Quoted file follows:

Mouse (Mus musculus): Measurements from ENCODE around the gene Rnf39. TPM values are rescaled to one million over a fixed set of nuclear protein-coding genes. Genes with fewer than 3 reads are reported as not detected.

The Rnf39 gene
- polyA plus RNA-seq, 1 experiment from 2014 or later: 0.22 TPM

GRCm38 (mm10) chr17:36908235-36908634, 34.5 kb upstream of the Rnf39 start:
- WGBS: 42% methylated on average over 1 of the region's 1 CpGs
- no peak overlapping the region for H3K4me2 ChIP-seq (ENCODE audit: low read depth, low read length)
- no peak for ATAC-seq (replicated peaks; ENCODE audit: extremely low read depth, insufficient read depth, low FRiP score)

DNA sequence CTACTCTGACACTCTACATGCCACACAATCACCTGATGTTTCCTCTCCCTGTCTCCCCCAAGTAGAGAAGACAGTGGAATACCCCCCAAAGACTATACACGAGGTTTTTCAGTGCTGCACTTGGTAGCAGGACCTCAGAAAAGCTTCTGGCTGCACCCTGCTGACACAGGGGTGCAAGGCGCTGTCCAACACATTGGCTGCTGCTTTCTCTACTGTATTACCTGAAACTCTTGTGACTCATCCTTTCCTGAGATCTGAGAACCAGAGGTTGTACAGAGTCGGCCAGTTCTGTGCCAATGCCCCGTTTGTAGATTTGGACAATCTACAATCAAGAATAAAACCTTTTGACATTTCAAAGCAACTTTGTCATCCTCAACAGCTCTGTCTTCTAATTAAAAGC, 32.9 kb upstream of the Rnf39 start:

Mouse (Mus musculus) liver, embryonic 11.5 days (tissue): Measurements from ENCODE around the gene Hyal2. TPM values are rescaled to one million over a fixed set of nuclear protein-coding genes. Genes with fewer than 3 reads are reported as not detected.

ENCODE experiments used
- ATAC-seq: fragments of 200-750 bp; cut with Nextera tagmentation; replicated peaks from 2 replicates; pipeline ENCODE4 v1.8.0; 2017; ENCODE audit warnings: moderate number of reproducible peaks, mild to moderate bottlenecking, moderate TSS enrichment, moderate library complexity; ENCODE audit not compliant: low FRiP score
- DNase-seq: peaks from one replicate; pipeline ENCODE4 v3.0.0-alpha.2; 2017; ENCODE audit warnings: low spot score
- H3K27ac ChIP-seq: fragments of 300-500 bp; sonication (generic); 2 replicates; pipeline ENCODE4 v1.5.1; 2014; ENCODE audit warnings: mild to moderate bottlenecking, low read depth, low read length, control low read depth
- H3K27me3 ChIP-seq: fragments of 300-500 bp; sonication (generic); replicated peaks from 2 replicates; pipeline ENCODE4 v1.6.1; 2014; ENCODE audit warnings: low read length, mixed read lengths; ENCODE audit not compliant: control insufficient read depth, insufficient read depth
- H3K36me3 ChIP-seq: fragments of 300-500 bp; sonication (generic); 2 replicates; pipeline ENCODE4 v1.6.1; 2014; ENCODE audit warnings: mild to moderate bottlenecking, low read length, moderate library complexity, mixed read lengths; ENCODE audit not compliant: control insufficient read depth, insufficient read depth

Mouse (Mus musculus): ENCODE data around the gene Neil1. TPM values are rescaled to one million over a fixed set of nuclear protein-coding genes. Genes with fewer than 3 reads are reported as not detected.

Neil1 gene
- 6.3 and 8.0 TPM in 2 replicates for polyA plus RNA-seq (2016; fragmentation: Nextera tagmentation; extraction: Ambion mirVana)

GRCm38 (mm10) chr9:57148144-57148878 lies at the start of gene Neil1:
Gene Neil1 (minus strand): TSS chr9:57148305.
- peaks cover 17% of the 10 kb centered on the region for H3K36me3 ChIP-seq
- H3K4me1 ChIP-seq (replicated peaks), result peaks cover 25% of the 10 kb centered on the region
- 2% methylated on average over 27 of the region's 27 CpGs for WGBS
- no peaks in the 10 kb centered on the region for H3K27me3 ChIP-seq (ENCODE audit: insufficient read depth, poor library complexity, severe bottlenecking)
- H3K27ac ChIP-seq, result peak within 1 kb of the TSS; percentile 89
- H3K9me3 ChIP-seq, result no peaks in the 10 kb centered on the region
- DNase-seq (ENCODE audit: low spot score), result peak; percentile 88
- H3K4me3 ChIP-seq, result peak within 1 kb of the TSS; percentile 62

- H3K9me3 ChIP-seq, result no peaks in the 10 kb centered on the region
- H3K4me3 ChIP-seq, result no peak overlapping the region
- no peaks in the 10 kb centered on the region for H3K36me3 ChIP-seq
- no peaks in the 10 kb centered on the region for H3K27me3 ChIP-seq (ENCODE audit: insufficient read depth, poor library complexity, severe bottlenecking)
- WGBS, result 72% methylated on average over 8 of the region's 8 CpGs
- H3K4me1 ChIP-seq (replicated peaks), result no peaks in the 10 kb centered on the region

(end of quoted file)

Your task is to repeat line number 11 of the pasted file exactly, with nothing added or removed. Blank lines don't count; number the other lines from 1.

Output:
- ATAC-seq: fragments of 200-750 bp; cut with Nextera tagmentation; replicated peaks from 2 replicates; pipeline ENCODE4 v1.8.0; 2017; ENCODE audit warnings: moderate number of reproducible peaks, mild to moderate bottlenecking, moderate TSS enrichment, moderate library complexity; ENCODE audit not compliant: low FRiP score